- Object description and manufacturing process
- The origin of the goblet and its craftsmen
- Inspiration drawn from nature
- Inspiration and objects of comparison from Japan
- Inspiration and objects of comparison from other parts of Asia
- Inspiration and objects of comparison from Europe
- Inspiration and objects of comparison with European roots in Japan
- The collector and the goblets way from Japan to Europe
- Table of Figures
Inspiration drawn from nature
Maybe just because he lived in Hakone Mountains the craftsman had innumerable sources of inspiration. Disregarding nature would do no justice to neither our object nor its creator. It is certain that the craftsman has a deep and special relation to the raw material and its adequate processing. Probably he leaves his workshop to walk around, seeking new inspiration. He might look around himself to imbibe from the richest, most versatile source of inspiration altogether, nature! Of course it goes beyond the scope of this paper to respect Japanese flora on the whole. Yet, one plant in particular shows noticeable resemblance in form, the aquatic plant lotus (see: web resources).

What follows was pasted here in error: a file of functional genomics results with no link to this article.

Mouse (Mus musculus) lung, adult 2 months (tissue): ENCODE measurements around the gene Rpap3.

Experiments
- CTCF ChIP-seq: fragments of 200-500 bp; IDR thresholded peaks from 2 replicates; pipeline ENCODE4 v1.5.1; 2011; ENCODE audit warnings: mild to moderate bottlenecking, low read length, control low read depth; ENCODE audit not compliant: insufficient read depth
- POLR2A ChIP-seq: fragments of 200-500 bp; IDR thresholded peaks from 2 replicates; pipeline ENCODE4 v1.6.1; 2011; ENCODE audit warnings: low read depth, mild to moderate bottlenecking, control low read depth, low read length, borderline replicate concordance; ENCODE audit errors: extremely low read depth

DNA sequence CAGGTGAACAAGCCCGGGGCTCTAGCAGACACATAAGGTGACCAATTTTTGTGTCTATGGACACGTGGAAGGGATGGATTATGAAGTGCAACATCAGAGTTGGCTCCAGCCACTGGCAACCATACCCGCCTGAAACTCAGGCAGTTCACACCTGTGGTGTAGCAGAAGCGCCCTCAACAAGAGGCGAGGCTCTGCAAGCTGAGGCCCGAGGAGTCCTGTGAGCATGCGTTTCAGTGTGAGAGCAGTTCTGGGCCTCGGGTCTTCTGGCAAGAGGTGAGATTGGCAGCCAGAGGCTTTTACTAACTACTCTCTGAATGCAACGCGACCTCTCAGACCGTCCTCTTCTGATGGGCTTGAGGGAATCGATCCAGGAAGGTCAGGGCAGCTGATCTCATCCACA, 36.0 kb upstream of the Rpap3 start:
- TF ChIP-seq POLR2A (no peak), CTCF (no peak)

Important in Western as well as Asian mythology, in Japan lotus is commonly associated with the Lotus Sutra, the primary text in Tendai Buddhism.
The flower of the plant, but even more the seed vessel, are figured similar to our goblet. The stem merges into the hemispherical seed vessel with its clear-cut edges on the upper side. In ancient Egypt, the seed vessel was apparently transferred to a drinking vessel, and the shape adopted for drinking and offering vessels, made of suitable materials (see Wiki 2). It is not farfetched to imagine, that our craftsman, just as others before him, finds pleasure in the lotus seeds vessel’s shape and employs it for one of his objects. But Hakone region is not only famous for its exuberant nature.